Friday, September 22

Spending on pensions will be 188,500 million due to the rise in inflation

Retirees playing cards in a senior center. / I. aizpuru

It will account for 14% of GDP, almost two points more than before the pandemic, according to a Fedea study that indicates that each additional point of the CPI represents 1,700 million more

Edurne Martinez

The Spaniards are losing purchasing power due to the large rise in prices that wages are not accompanying. The only ones who will maintain their purchasing power -if the Government does not change the decree between now and November- are pensioners, whose payroll will be updated according to the CPI.

The latest data for March brought prices to 9.8%, a rate that will moderate but will end the year at around 7.5%, as confirmed this week by the Bank of Spain. In this way, revaluing pensions with the CPI will mean an extra expense for the public coffers that Fedea has quantified at 188,500 million euros, which means 14% of GDP, 1.7 points more than the pre-pandemic level.

It will mean adding more than 18,000 million to an already bulky bill, whose budget for this year is 170,494 million. These are more pessimistic forecasts than those that Funcas launched a few weeks ago, which warned that pension spending would increase by 10,000 million next year due to its revaluation to the CPI. In Spain, Social Security currently disburses more than 10,700 million euros in pensions per month, so according to Fedea’s calculations it will almost mean adding two more payments to the account.

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And this assuming that the inflation figure is 6%, since in a worse situation public spending would increase. Specifically, each additional point of the CPI would increase total spending on pensions by around 1,700 million euros, 0.12% of GDP, according to the Fedea report published this Friday.

The State currently spends almost 11,000 million euros per month to pay pensions

This situation would further worsen the unbalanced Social Security accounts in 2023, whose deficit would stand at 1.2% of GDP, some 15,200 million euros, despite the high state transfers -of almost 18,400 million- destined to cover the improper system expenses. In fact, if this concept is excluded, the deficit would increase to 2.6% of GDP, to exceed 33,500 million euros. “If this scenario were fulfilled, the pension system would show a strong imbalance just before the ‘baby boom’ generation began to enter retirement age, with the consequent increase in the rate of growth of spending,” says Professor Miguel Ángel Garcia, study author.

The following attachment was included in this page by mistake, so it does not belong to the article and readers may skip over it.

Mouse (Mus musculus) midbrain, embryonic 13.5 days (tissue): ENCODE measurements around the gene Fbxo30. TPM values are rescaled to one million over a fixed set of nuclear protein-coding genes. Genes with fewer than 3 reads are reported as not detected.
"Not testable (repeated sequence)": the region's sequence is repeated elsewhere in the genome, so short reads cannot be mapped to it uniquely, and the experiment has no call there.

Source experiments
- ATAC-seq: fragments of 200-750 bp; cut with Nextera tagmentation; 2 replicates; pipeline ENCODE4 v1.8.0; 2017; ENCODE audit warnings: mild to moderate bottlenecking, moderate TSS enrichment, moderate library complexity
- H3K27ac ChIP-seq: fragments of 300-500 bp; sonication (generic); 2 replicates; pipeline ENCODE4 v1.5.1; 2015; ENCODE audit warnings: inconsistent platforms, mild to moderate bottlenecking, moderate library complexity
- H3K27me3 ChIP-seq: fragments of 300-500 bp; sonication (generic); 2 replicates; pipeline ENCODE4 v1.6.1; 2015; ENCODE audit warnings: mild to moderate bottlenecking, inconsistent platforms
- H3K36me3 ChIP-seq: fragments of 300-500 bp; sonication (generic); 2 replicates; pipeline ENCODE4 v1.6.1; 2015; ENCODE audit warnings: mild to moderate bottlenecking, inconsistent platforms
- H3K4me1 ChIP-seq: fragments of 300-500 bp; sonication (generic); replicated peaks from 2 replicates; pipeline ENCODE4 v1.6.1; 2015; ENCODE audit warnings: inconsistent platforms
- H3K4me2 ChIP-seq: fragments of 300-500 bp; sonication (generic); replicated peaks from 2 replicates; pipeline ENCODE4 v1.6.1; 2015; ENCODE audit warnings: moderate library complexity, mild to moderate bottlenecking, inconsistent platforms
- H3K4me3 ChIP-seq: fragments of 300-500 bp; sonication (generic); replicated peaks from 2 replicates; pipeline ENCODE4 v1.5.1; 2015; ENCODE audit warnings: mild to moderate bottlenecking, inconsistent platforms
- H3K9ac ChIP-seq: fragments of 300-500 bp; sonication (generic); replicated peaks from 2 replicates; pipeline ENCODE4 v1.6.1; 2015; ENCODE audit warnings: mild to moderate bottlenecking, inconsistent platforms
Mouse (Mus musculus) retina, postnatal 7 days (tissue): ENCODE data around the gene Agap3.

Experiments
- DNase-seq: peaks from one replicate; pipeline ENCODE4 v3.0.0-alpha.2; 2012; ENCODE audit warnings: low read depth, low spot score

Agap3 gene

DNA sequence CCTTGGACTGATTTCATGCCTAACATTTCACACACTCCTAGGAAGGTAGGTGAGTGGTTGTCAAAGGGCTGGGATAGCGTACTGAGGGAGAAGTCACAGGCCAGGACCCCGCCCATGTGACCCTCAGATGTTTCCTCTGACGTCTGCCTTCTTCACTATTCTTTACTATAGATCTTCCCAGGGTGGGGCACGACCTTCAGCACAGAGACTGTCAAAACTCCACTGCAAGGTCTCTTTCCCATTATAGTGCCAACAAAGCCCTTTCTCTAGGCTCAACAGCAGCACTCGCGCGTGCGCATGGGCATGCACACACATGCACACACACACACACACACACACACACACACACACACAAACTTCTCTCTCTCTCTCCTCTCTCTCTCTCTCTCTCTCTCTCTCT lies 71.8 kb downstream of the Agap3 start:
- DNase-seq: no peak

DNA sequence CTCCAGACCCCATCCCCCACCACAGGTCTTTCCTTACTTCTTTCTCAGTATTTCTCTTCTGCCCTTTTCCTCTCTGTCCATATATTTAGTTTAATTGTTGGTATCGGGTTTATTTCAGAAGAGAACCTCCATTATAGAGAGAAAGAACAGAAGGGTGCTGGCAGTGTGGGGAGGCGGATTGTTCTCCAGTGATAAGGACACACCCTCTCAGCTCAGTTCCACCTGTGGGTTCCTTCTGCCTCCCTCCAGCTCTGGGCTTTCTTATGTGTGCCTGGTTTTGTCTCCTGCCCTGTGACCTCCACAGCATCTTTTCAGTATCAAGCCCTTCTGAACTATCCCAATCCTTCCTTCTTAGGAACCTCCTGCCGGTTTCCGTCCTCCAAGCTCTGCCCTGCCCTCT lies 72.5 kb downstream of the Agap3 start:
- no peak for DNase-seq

In addition, this higher public spending affects the budget balance of the Administration as a whole. Public spending on pensions, which absorbs a third of the total, will be a challenge for already compromised accounts. The 2022 deficit will remain at 6.7% this year and the debt at 118% of GDP, with the possibility of maintaining the deficit at around 4.5% structurally.

An “inconsistent” measure

For this reason, García indicates that the Spanish pension system “does not have a close relationship with the evolution of the economy”, which explains the replacement rate “highest in the countries of the eurozone”. In addition, with the arrival of two unforeseen crises such as the pandemic and now the war in Ukraine shows the “inconsistency of the decision adopted in the last reform to isolate pensioners from economic developments by generating, if not accompanied by additional measures, significant negative repercussions on the financial sustainability of the pension system and a deterioration in equity between generations”, points out the URJC professor.

Some organizations such as the Bank of Spain have already requested that the suitability of applying this revaluation of pensions according to the CPI be reviewed, a measure that came into force only a month ago. However, the government ministers rule out this possibility in any public appearance in which they are asked about it. The experts have also requested that pensioners participate in the income pact that workers and businessmen are negotiating to avoid the inflationary spiral, but for the moment it is an issue that is also ruled out by the Executive.

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